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Rolling the dice on local home flooding

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Why Do We Let Washington Play Vegas Bookmaker on Flooding?

If you go into any sports book in Las Vegas to bet on an upcoming game, you’ll find various odds and points spreads based on which team is believed to have a better chance of winning.

While there are many different sports books and bookmakers, they tend to cluster around similar betting lines and odds, giving gamblers the ability to measure risk and place bets in an atmosphere of relative stability.

For decades now, our federal government has been in charge of its own form of bookmaking — setting odds at the American Flooding Casino.

  • NOAA — the National Oceanic and Atmospheric Administration — is responsible for gathering and analyzing historic rainfall and determining the probability of intense storms taking place in particular locations. These “Point Precipitation Frequency Estimates” are published in a document known as Atlas 14. When people talk about a “100-Year Storm,” that’s the amount of rain NOAA estimates would fall in a storm that has a 1-in-100 (or 1%) probability of happening in a one-year period.
  • FEMA — the Federal Emergency Management Agency — takes these estimates of extreme rainfall, models where water goes in a flood and draws maps that estimate the odds of a location being flooded in any given year. This “100-Year Floodplain” is the area that FEMA estimates will flood in a 1-in-100-years event.
  • Those estimates aren’t just numbers in a table and lines on a map — they have huge real-world impacts:
    • FEMA’s maps are used to determine who is and isn’t required to buy flood insurance in order to have a federally backed mortgage; cities often use the 100-Year Floodplain as a marker of where it is and isn’t safe to build; homeowners decide whether to insure against flooding based on whether they are in the floodplain.
    • Stormwater engineers use NOAA’s numbers to build systems for handling rainwater and runoff; in many municipalities, the literal size of the stormwater pipes that a city lays in the ground is determined by whether they are able to carry the amount of water that NOAA says will fall in a storm estimated to occur every 5 years.


But what happens when the numbers in the NOAA atlas and the lines on the FEMA map bear no relation to reality? 

Take Horry County, for example …

In October 2015, a massive storm system fed by moisture from Hurricane Joaquin dropped 14.73 inches of rain into the Waccamaw River just above Conway over a four-day period. According to Atlas 14, that amount of rain should fall roughly once every 200 years in Conway.

One year later, on October 7-8, 2016, Hurricane Matthew brought 11.31 inches of rain to the Waccamaw over two days. That’s a once-a-century amount of rainfall in Conway — again, according to NOAA.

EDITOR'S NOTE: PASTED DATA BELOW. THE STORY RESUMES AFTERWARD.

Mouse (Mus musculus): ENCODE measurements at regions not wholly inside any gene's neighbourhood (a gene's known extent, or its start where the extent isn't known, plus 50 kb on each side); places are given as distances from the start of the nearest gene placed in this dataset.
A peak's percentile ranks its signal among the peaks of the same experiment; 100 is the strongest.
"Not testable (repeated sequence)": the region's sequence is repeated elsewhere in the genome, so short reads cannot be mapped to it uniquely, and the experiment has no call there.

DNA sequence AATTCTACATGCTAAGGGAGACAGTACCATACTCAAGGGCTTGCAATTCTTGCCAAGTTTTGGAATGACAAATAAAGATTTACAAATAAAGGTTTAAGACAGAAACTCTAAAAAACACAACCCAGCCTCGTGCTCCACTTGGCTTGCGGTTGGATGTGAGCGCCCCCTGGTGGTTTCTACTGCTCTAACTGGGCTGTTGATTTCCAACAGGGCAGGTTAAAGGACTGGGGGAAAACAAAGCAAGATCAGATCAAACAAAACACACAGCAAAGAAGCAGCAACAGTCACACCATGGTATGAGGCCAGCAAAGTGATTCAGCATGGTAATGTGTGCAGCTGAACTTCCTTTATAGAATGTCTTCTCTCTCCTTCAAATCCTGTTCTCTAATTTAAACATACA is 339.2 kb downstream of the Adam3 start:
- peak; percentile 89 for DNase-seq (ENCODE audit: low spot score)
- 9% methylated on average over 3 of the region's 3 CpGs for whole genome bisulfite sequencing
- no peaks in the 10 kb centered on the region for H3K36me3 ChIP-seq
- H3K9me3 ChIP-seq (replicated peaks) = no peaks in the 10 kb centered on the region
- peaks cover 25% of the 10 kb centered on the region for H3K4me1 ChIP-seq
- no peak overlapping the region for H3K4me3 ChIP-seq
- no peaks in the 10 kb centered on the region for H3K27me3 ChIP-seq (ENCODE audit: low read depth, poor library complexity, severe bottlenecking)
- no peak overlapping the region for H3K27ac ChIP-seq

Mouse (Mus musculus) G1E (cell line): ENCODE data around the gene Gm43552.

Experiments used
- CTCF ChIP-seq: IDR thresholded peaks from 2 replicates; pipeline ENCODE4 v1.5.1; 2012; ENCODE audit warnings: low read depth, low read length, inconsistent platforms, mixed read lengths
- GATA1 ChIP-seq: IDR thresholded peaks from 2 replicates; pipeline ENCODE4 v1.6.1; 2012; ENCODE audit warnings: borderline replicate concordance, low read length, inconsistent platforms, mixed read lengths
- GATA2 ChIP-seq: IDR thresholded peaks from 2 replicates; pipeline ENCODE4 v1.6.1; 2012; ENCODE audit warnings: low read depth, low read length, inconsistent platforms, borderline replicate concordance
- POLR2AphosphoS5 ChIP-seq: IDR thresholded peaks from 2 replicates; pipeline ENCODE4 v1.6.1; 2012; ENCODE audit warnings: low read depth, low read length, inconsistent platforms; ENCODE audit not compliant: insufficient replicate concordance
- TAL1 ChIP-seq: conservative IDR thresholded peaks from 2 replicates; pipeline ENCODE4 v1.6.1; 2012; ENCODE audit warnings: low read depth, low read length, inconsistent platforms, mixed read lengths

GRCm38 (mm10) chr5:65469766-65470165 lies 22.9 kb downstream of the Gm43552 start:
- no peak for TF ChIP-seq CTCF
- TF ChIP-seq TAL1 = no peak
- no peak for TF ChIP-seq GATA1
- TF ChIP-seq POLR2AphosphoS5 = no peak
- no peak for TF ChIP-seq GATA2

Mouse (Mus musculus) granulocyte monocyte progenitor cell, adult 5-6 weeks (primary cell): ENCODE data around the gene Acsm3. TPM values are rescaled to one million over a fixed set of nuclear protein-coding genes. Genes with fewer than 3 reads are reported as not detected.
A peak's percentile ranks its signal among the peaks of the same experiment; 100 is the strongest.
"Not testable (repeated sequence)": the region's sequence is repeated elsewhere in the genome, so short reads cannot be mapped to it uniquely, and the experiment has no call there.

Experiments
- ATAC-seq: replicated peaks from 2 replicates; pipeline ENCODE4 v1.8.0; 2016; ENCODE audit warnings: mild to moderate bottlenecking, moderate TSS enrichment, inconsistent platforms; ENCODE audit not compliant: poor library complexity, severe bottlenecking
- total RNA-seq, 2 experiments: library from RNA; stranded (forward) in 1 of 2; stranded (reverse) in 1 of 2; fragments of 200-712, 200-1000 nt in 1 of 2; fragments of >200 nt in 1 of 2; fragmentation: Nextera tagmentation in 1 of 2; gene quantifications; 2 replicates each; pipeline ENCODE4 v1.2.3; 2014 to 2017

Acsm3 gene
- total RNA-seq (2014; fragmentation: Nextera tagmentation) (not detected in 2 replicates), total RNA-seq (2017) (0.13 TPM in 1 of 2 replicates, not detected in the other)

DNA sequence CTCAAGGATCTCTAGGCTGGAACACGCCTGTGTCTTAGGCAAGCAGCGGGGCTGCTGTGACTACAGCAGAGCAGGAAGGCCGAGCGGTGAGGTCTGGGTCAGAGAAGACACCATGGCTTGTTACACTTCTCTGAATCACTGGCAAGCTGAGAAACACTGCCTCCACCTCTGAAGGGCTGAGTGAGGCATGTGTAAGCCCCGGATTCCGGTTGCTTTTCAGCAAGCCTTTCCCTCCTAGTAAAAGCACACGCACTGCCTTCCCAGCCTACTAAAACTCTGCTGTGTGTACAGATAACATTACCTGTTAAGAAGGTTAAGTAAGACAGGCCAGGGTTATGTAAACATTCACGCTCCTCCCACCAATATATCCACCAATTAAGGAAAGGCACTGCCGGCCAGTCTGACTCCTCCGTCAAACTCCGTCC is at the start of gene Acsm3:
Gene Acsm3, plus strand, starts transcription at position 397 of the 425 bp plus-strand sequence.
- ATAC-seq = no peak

And in September 2018, 15.44 inches of rain fell over three days during Hurricane Florence. NOAA’s atlas says that’s a once-in-500 years rainfall in Conway.

According to the odds set by the federal government, three storms of this intensity ought to occur within three years of one another at this location approximately once every 408,043 years. (Just for context, the entirety of recorded human history totals 5,000 years.)

Gamblers would call that a “bad beat” — which is less funny when you consider that thousands of Horry County residents were flooded multiple times in those events, making the county one of the nation’s leaders in flood insurance claims and costs.

And it’s not just Horry County. Across the eastern United States, the New Normal has become extreme rain events and flooding that according to the U.S. government are extremely unlikely to happen in any given year.

This isn’t “unluckiness” or “a bad streak.” This is our federal government completely missing the boat on flood risk.

If you were a sports gambler, would you continue placing bets with a bookmaker who consistently set wildly off-the-mark odds? Then why do we continue to treat the federal standards as though they’re some sort of truth?

If 2015-2018 is a New Normal, then all bets are off in Horry County:

  • Huge sections of our county — a low-lying coastal plain that sits at the bottom of the Pee Dee Watershed — are served by flood control infrastructure built to serve agricultural purposes in the middle years of the last century.
  • The flood infrastructure we’re building today assumes the federal government knows what it’s doing — and that the storms of recent years were just an anomaly.
  • And we haven’t even begun building the flood infrastructure needed to protect the 275,000 new residents county leaders tells us are on their way over the next 20 years.

If we’re going to get repetitively flooded families out of harm’s way and keep all the new residents dry in the New Normal, we must stop debating the definition of the 100-year floodplain and take an aggressive approach to building infrastructure that can convey and store massive amounts of stormwater.

Groups like Horry County Rising — a diverse, grass-roots group of citizens working for a sustainable future — are taking these questions directly to elected officials and holding government accountable for reducing citizen vulnerability. To learn more, check out our Facebook page and join our movement.



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